View Full Version : Woodley among Wolverines on Super Bowl rosters

02-01-2009, 11:36 AM
Woodley among Wolverines on Super Bowl rosters

TAMPA -- On the road to the Super Bowl, you must pay the tolls, LaMarr Woodley has learned.

Woodley was a star at Saginaw High and Michigan. The Pittsburgh Steelers drafted him in the second round in 2007. But when he left for his first NFL workouts that spring, he hadn't signed a contract.

"I didn't have really any cash on me," Woodley said. "But I had this box full of change."

As he drove from Michigan to Pennsylvania, he barely made it along the Ohio Turnpike. He had to scrape together some coins to pay at the first toll booth.

"The lady said, 'I hope you've got some more money, because you know, up ahead you've got to pay again,' " Woodley said. "And I looked in there. I had just enough. I had some more change to pay to get through there."

Less than two years later, Woodley has made it all the way to Super Bowl XLIII to face the Arizona Cardinals today.

After playing defensive end in a 4-3 scheme at Michigan, the 6-foot-2, 265-pounder has made the transition to outside linebacker in a 3-4 scheme and become an impact player.

Of the seven former Wolverines on Super Bowl rosters -- five with the Cardinals, two with the Steelers -- Woodley might have the biggest effect on today's game.

Woodley plays opposite James Harrison, the NFC defensive player of the year, and is the first player in NFL history to post three consecutive multisack playoff games. It will be his job to rush quarterback Kurt Warner to try to stop the Cardinals' potent passing attack before it starts.

"That's always been Pittsburgh football, even back in the days when I was growing up," Arizona assistant head coach and offensive line coach Russ Grimm said.

Grimm, a Pennsylvania native, recalled Jack Lambert and Jack Hamm, Greg Lloyd and Kevin Greene, and Joey Porter and Clark Haggans.

"Now, it's moved on to Harrison and Woodley," Grimm said. "They're good, physical 'backers that can cover a lot of ground and get to the passer."

Woodley is proud to be part of that.

"As a young kid, you understand that tradition about the linebackers, and then when you come here, you have to embrace it," Woodley said. "One thing about the linebackers that played here back in the day and one thing about us is, we all have the same attitude. We go out there and play aggressive."

At first, Woodley wasn't sure he wanted to be a linebacker. When teams asked him before the 2007 draft what he wanted to play, he told them defensive end. That's what he had played at Michigan, where he was the first Wolverine to win the Lombardi Trophy as the nation's top college football lineman. That's where he was comfortable.

But the Steelers saw his skills and thought he would fit their scheme.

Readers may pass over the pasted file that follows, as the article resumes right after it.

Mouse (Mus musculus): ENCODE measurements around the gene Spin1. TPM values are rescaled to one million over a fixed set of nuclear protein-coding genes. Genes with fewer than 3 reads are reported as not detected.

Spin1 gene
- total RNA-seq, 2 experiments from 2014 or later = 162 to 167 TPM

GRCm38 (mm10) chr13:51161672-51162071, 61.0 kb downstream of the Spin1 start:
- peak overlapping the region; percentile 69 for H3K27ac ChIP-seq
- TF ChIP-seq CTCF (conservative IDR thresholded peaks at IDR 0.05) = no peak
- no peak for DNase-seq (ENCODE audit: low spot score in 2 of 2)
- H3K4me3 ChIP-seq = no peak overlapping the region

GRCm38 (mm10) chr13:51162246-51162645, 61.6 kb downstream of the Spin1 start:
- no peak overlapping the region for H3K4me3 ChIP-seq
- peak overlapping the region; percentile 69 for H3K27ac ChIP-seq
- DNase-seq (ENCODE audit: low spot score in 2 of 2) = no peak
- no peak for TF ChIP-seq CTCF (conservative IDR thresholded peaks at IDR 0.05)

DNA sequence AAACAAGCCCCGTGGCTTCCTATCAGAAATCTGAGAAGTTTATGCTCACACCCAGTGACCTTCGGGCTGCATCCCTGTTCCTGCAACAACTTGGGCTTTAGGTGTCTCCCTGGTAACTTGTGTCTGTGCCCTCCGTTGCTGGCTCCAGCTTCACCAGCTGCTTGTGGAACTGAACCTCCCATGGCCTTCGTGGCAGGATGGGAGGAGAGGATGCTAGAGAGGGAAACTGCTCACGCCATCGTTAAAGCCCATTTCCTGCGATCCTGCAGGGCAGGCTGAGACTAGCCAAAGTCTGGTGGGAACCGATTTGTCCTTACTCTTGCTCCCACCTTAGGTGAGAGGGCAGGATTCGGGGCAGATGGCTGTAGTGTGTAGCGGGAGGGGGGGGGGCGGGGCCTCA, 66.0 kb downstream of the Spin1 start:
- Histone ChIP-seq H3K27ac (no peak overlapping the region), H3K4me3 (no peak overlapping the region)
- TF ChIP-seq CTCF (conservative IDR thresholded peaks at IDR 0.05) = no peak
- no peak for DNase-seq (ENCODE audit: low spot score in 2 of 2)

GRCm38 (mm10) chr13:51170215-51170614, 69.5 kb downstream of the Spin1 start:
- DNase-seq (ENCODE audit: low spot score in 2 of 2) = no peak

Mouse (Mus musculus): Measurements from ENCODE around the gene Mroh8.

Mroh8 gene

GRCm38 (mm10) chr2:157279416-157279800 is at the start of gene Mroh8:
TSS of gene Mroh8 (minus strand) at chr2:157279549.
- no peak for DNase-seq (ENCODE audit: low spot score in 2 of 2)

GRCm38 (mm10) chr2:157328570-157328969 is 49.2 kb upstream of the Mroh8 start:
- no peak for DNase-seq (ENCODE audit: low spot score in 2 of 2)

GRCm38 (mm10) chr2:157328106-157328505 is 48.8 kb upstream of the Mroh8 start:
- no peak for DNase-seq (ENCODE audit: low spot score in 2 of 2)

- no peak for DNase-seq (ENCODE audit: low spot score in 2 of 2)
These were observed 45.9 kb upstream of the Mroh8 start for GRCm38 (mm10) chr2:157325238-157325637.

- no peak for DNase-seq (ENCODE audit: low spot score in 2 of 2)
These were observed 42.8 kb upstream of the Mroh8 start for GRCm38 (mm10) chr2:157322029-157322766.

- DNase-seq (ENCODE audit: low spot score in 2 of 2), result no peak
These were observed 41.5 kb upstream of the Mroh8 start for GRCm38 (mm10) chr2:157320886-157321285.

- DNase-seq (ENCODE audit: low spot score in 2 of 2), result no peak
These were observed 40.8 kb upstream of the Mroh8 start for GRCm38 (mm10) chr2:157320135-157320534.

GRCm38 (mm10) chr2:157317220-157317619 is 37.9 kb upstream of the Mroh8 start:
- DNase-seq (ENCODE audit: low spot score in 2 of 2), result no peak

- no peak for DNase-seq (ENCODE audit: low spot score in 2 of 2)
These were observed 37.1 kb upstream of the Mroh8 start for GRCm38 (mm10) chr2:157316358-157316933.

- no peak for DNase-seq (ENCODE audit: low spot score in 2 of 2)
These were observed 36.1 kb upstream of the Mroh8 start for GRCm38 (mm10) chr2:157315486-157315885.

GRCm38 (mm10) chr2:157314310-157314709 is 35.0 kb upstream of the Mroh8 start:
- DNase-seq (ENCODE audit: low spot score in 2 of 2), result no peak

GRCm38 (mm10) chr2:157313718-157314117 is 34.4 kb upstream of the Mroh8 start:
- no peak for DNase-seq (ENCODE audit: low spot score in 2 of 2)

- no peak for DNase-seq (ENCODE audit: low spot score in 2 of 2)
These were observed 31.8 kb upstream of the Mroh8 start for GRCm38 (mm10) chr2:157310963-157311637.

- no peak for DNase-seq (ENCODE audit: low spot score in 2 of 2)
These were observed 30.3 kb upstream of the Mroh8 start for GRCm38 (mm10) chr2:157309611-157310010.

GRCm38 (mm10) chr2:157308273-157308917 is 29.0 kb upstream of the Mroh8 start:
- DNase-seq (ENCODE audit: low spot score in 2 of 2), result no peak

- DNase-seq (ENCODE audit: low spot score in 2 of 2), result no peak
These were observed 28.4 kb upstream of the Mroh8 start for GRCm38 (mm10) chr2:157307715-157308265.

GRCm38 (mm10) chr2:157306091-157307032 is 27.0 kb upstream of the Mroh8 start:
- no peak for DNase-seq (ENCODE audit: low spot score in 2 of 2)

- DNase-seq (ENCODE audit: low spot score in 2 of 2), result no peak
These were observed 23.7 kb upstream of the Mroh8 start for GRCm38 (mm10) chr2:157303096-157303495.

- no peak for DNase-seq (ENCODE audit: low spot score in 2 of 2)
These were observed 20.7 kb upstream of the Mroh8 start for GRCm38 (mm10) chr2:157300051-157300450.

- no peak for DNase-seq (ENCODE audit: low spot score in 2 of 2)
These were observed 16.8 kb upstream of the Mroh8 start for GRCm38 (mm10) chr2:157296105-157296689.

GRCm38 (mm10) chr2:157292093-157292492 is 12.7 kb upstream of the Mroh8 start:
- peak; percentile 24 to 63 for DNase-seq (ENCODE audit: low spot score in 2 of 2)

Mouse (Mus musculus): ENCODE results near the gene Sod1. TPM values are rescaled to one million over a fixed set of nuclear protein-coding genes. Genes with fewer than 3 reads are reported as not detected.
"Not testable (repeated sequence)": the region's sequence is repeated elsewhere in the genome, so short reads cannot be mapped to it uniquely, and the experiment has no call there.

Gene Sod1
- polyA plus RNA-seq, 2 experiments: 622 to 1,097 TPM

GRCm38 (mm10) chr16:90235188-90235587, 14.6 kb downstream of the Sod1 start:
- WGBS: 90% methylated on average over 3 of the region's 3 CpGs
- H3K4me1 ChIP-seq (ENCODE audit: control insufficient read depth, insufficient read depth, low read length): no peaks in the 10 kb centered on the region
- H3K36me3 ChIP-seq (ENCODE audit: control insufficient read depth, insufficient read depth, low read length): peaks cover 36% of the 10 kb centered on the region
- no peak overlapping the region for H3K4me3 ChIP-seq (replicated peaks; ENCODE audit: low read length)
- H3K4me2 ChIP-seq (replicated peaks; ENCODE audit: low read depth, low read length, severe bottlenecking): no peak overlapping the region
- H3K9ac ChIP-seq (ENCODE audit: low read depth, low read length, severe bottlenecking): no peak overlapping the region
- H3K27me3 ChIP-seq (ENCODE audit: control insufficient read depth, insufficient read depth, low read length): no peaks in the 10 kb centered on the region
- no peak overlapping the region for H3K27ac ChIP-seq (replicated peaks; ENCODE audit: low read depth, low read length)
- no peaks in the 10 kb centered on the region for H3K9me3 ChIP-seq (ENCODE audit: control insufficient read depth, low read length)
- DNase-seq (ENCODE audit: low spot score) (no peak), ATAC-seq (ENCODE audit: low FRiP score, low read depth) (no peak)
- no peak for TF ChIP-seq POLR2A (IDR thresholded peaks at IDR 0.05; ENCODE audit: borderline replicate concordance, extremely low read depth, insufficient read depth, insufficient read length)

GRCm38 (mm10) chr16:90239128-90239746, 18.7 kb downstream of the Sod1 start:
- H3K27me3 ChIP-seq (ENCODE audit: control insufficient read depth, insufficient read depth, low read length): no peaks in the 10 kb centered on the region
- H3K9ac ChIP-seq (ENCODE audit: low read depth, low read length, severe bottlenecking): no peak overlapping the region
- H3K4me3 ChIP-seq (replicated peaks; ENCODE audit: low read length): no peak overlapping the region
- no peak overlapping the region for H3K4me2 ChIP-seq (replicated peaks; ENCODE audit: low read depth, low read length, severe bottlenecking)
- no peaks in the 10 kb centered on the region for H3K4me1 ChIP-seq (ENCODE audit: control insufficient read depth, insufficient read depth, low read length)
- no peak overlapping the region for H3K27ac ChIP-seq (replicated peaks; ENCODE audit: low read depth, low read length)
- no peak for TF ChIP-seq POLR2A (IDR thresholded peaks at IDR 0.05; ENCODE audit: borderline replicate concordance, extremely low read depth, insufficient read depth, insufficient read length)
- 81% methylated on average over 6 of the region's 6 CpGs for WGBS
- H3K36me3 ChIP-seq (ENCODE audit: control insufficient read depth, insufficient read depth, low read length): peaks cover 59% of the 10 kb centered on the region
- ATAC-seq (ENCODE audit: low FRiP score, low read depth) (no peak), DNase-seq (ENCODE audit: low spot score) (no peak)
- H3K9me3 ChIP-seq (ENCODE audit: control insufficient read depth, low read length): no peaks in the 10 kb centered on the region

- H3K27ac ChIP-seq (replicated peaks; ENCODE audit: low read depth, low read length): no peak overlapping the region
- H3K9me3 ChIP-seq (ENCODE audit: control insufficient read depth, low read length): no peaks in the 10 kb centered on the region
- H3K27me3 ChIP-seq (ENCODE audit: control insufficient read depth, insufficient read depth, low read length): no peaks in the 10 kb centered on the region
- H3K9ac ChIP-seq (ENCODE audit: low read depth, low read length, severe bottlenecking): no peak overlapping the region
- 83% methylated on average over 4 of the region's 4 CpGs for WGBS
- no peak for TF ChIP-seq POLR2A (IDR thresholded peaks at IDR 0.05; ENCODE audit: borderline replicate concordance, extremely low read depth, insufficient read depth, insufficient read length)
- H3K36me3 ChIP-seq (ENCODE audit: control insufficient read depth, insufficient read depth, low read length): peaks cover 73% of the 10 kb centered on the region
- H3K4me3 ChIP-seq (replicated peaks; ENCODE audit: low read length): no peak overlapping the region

"When the Steelers called me and said, 'We're going to draft you with the next pick and you'll play outside linebacker,' I definitely wasn't going to say no," Woodley said. "I knew it was going to be a challenge for me, but I knew once I had the opportunity to have the reps at the position ... that I could get it down."

Woodley played 13 games as a rookie with no starts. He had four sacks. But he had two sacks in a playoff loss to Jacksonville, a sign of things to come.

This season, Woodley started all 15 games he played. He had 11 1/2 sacks in his first 11 games.

When he had no sacks in his last four games, he bristled at critics who said he had run out of gas. He said he had still put pressure on the quarterback and come close.

And he showed he still had plenty left in the tank in the playoffs. He had two sacks each against San Diego and Baltimore.

"Awesome talent," said inside linebacker Larry Foote, who played at Detroit Pershing and Michigan. "I would tell him that all off-season. Even last year when he came on the field, we knew what he could do. It was just a matter of mentally getting it down. When they turned him loose this year, nobody in the organization was surprised, because we've seen what he's capable of doing."

The most telling play might not have been a sack, however. Rushing the passer as an outside linebacker isn't much different than rushing the passer as a defensive end.

"The biggest thing was, 'Can I cover receivers or tight ends and running backs?' " Woodley said. "Having a year or two of taking those kind of reps, I'm comfortable with it now.

"You've got to have confidence in yourself when you go out to cover those guys, because you already know they're faster than you. You have to know where your help is at on the field. You don't have to be the fastest guy to cover somebody. You've just got to know where to be at right time."

In his first game this season, Woodley made the first interception of his life, a one-handed grab.

In the Steelers' playoff victory over the Chargers, they were defending third-and-long. Woodley had to cover speedy running back Darren Sproles. He knew what Sproles needed for a first down, took the right angle and beat him to the spot. That forced quarterback Philip Rivers to throw over Sproles' head.

Incomplete. Punt.

"You just can't beat everybody up like he did in college," Foote said. "You've got to have a little technique, have a little schemes, have some plans. You ain't seen the best of him yet. This is only his first year starting. So in a couple of years, he's going to be even better."

His days of scrounging for change are over.

Contact NICHOLAS J. COTSONIKA at 313-222-8831 or ncotsonika@freepress.com.
Additional Facts

Where: Raymond James Stadium, Tampa.

Matchup: Arizona (12-7) vs. Pittsburgh (14-4).

02-01-2009, 02:04 PM
Great read on Woodley. Thanks for posting it Mesa. I really believe Woodley could have another 2 sack game today. We are gonna need him and Harrison to play big today.

02-01-2009, 02:15 PM
Nice read!!! Woodley is gonna be huge today i got a feeling him and harrison are gonna beat up the tackles today!